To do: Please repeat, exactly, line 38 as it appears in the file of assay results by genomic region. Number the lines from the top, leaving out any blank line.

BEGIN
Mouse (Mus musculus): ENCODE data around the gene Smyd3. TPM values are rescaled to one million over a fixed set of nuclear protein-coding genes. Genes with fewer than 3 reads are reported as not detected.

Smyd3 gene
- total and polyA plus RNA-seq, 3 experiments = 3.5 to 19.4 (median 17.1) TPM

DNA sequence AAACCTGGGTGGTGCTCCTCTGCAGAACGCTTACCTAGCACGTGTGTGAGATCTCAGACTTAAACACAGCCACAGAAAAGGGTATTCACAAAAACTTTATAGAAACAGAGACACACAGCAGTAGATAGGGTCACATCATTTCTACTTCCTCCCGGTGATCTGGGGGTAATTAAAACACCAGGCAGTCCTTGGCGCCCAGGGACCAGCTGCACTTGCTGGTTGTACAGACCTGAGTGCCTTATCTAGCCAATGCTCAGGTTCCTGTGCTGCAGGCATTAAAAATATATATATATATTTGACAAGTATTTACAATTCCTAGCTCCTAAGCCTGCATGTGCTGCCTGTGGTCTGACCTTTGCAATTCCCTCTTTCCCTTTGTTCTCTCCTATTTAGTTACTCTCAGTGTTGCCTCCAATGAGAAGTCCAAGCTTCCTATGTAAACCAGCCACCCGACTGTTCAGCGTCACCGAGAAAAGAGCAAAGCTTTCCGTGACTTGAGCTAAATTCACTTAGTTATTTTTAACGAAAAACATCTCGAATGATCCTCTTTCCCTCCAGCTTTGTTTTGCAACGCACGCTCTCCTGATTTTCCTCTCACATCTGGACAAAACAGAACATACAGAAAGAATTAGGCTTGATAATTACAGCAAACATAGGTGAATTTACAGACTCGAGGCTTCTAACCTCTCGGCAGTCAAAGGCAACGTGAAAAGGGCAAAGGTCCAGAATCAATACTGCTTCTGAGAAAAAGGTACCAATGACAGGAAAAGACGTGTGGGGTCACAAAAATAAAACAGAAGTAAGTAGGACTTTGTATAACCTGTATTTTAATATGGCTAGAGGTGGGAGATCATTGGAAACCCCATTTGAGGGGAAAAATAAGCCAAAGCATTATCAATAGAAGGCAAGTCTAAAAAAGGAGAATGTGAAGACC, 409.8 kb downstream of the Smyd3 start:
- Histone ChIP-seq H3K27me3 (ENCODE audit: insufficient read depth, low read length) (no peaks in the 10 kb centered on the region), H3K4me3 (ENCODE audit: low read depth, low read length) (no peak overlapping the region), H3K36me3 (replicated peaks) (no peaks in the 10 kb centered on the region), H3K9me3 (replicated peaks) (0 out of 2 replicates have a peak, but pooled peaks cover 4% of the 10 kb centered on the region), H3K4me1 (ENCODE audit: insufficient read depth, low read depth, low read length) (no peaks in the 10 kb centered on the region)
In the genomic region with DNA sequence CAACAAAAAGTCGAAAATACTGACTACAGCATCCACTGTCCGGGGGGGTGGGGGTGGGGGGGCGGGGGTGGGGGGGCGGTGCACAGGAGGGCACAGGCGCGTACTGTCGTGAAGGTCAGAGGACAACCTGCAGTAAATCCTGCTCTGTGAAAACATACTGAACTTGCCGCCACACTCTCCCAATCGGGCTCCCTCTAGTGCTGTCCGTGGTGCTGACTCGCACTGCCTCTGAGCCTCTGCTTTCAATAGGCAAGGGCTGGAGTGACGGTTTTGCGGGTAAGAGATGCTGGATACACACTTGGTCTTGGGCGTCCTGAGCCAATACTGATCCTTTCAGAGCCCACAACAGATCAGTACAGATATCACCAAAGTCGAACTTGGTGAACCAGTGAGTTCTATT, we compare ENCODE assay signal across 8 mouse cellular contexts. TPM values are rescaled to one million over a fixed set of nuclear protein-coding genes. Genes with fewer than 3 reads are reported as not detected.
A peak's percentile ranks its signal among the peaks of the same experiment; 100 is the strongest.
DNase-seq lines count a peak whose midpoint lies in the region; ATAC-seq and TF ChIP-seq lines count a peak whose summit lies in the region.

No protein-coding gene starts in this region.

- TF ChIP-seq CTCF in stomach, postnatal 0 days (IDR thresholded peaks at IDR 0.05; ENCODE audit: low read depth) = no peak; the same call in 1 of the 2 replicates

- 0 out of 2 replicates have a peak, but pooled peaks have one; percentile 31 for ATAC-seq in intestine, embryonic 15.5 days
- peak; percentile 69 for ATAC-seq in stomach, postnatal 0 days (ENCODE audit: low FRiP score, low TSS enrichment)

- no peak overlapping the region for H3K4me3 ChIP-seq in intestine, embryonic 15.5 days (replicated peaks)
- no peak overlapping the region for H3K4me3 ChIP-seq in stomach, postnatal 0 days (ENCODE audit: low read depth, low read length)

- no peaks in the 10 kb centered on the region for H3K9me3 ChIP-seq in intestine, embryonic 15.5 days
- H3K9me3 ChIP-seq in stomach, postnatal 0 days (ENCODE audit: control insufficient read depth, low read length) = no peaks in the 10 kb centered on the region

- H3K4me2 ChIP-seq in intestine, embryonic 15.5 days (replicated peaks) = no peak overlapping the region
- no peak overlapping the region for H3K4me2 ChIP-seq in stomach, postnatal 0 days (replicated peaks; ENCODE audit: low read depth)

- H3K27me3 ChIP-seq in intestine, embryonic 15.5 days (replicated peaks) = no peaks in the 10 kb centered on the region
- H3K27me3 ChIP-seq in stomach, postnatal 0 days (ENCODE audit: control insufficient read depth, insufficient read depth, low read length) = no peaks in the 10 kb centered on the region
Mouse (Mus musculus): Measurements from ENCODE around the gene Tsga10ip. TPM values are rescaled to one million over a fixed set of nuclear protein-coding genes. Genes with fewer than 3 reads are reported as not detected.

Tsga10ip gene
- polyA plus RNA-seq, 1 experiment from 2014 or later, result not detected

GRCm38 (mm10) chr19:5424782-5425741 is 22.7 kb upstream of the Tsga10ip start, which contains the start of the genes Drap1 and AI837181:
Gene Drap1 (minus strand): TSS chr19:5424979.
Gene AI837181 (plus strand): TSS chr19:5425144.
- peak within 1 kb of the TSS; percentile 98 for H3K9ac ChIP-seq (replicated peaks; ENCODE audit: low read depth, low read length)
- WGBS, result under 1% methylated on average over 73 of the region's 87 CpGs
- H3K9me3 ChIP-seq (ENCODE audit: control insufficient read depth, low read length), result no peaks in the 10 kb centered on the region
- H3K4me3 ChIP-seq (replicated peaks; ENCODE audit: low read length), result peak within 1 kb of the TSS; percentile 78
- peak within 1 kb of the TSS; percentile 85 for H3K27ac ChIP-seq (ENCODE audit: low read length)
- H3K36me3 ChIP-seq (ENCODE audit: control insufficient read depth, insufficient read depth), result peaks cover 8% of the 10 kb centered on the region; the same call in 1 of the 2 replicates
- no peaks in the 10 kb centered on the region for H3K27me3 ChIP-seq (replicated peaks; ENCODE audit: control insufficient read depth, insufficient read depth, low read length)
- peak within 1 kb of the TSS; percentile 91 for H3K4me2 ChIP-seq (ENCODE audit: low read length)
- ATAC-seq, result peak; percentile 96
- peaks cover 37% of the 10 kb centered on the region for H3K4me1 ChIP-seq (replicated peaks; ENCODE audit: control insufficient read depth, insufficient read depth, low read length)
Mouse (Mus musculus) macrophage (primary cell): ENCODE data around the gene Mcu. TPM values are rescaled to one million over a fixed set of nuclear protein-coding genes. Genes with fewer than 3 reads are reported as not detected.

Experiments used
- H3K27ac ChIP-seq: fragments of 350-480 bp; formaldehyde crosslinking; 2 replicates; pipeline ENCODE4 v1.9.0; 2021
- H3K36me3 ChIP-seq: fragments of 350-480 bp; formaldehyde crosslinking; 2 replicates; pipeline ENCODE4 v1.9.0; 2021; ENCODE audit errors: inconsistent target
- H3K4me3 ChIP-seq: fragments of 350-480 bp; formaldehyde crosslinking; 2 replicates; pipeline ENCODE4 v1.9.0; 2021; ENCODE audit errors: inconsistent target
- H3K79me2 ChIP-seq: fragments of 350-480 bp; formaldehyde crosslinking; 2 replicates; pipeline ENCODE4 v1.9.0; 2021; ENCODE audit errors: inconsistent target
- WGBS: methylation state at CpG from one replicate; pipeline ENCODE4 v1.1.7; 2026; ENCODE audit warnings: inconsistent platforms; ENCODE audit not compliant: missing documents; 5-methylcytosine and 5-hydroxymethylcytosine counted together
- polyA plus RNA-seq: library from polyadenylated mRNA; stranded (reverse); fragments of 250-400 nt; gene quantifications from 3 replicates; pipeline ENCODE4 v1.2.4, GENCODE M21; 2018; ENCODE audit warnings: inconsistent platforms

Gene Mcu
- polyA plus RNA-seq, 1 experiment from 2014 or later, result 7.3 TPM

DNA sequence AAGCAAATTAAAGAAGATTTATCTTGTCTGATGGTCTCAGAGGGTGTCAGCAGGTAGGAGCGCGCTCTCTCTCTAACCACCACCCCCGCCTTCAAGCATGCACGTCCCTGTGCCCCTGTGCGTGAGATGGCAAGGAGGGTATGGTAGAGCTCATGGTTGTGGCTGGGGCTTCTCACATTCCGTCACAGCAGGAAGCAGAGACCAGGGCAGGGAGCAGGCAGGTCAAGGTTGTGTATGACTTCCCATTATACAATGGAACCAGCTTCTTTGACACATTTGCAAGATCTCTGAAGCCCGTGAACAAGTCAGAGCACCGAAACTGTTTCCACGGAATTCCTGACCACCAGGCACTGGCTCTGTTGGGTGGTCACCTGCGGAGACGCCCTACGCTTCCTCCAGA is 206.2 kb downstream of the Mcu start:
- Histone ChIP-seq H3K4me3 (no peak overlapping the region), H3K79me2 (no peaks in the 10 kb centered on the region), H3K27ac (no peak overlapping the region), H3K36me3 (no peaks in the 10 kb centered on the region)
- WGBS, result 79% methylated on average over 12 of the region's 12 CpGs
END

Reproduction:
Experiments used